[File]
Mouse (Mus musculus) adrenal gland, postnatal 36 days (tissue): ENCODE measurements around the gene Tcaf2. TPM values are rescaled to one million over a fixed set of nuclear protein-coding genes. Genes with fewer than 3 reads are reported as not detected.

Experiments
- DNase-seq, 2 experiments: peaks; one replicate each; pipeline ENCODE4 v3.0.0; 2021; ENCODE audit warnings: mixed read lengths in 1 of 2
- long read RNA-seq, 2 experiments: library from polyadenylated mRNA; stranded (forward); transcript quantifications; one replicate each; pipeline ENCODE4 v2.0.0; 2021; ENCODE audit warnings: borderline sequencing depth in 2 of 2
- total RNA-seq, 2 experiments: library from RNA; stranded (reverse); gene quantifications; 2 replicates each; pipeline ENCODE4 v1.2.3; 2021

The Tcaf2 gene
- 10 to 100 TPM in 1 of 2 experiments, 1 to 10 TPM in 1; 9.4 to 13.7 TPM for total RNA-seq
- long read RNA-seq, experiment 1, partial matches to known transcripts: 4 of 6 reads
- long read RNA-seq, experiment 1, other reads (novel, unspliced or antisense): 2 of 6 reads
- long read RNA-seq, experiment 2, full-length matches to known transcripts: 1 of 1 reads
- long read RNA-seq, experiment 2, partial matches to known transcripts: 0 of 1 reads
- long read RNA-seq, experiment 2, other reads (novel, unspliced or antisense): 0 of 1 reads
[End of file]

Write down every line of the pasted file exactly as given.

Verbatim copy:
Mouse (Mus musculus) adrenal gland, postnatal 36 days (tissue): ENCODE measurements around the gene Tcaf2. TPM values are rescaled to one million over a fixed set of nuclear protein-coding genes. Genes with fewer than 3 reads are reported as not detected.

Experiments
- DNase-seq, 2 experiments: peaks; one replicate each; pipeline ENCODE4 v3.0.0; 2021; ENCODE audit warnings: mixed read lengths in 1 of 2
- long read RNA-seq, 2 experiments: library from polyadenylated mRNA; stranded (forward); transcript quantifications; one replicate each; pipeline ENCODE4 v2.0.0; 2021; ENCODE audit warnings: borderline sequencing depth in 2 of 2
- total RNA-seq, 2 experiments: library from RNA; stranded (reverse); gene quantifications; 2 replicates each; pipeline ENCODE4 v1.2.3; 2021

The Tcaf2 gene
- 10 to 100 TPM in 1 of 2 experiments, 1 to 10 TPM in 1; 9.4 to 13.7 TPM for total RNA-seq
- long read RNA-seq, experiment 1, partial matches to known transcripts: 4 of 6 reads
- long read RNA-seq, experiment 1, other reads (novel, unspliced or antisense): 2 of 6 reads
- long read RNA-seq, experiment 2, full-length matches to known transcripts: 1 of 1 reads
- long read RNA-seq, experiment 2, partial matches to known transcripts: 0 of 1 reads
- long read RNA-seq, experiment 2, other reads (novel, unspliced or antisense): 0 of 1 reads